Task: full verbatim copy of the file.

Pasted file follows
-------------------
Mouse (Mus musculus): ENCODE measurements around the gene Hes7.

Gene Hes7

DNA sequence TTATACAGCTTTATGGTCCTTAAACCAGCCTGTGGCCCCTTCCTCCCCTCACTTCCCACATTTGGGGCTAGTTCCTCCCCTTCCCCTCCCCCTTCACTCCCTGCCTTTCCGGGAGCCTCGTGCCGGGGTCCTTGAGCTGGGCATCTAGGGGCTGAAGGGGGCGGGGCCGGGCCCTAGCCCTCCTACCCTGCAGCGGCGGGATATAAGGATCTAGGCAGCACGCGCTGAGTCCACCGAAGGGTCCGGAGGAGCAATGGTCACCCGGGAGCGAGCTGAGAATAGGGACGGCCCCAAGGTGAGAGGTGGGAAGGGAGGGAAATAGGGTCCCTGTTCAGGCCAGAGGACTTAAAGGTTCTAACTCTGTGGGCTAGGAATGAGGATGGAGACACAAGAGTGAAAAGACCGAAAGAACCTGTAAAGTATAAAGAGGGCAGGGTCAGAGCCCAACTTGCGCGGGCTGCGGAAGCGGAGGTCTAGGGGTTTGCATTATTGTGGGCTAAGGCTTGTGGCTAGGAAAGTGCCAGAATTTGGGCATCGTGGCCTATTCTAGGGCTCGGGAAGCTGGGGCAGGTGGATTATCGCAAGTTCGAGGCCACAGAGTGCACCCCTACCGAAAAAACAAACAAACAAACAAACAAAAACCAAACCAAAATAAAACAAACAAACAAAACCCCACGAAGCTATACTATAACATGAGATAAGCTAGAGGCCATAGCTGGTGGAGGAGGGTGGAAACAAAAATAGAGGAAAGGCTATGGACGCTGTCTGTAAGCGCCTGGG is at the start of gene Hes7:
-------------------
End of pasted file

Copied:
Mouse (Mus musculus): ENCODE measurements around the gene Hes7.

Gene Hes7

DNA sequence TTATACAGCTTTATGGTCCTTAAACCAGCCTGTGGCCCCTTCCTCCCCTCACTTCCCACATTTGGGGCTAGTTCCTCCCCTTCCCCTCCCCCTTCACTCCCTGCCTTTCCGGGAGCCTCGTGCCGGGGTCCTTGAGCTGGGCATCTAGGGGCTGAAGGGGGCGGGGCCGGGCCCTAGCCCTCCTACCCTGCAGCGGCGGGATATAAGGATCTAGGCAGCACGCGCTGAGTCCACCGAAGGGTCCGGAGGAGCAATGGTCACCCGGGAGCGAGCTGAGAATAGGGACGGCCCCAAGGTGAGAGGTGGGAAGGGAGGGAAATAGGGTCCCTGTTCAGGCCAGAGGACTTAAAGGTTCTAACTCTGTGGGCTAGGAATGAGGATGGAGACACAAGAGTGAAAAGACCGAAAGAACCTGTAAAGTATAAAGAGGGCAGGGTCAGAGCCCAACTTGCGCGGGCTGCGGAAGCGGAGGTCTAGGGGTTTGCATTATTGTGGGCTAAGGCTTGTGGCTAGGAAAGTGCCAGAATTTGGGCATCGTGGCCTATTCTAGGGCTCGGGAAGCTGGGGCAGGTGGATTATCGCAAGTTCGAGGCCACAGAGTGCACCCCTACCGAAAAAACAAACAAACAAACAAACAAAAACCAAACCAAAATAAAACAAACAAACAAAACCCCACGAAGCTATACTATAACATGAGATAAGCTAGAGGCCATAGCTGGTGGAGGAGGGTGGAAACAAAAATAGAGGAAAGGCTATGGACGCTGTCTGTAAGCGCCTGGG is at the start of gene Hes7: